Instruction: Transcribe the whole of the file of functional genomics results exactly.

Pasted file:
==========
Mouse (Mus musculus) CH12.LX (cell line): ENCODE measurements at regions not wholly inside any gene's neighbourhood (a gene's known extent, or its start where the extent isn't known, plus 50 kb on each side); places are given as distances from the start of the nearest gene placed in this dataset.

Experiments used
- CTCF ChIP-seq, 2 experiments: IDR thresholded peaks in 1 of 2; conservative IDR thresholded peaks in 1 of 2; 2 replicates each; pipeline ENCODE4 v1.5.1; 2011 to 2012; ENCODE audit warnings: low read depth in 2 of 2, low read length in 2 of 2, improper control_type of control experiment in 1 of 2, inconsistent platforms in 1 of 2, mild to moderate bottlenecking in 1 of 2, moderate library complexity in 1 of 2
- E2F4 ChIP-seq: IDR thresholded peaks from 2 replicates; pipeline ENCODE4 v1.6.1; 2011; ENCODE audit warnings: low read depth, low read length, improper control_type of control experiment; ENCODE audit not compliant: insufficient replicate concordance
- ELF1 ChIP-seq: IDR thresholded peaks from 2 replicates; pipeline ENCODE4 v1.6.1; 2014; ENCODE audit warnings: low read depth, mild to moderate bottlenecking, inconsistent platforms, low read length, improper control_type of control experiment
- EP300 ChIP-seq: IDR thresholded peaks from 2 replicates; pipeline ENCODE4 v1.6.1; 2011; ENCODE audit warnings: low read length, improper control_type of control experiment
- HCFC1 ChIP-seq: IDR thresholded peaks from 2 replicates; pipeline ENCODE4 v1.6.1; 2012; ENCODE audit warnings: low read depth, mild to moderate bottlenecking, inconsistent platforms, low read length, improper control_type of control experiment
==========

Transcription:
Mouse (Mus musculus) CH12.LX (cell line): ENCODE measurements at regions not wholly inside any gene's neighbourhood (a gene's known extent, or its start where the extent isn't known, plus 50 kb on each side); places are given as distances from the start of the nearest gene placed in this dataset.

Experiments used
- CTCF ChIP-seq, 2 experiments: IDR thresholded peaks in 1 of 2; conservative IDR thresholded peaks in 1 of 2; 2 replicates each; pipeline ENCODE4 v1.5.1; 2011 to 2012; ENCODE audit warnings: low read depth in 2 of 2, low read length in 2 of 2, improper control_type of control experiment in 1 of 2, inconsistent platforms in 1 of 2, mild to moderate bottlenecking in 1 of 2, moderate library complexity in 1 of 2
- E2F4 ChIP-seq: IDR thresholded peaks from 2 replicates; pipeline ENCODE4 v1.6.1; 2011; ENCODE audit warnings: low read depth, low read length, improper control_type of control experiment; ENCODE audit not compliant: insufficient replicate concordance
- ELF1 ChIP-seq: IDR thresholded peaks from 2 replicates; pipeline ENCODE4 v1.6.1; 2014; ENCODE audit warnings: low read depth, mild to moderate bottlenecking, inconsistent platforms, low read length, improper control_type of control experiment
- EP300 ChIP-seq: IDR thresholded peaks from 2 replicates; pipeline ENCODE4 v1.6.1; 2011; ENCODE audit warnings: low read length, improper control_type of control experiment
- HCFC1 ChIP-seq: IDR thresholded peaks from 2 replicates; pipeline ENCODE4 v1.6.1; 2012; ENCODE audit warnings: low read depth, mild to moderate bottlenecking, inconsistent platforms, low read length, improper control_type of control experiment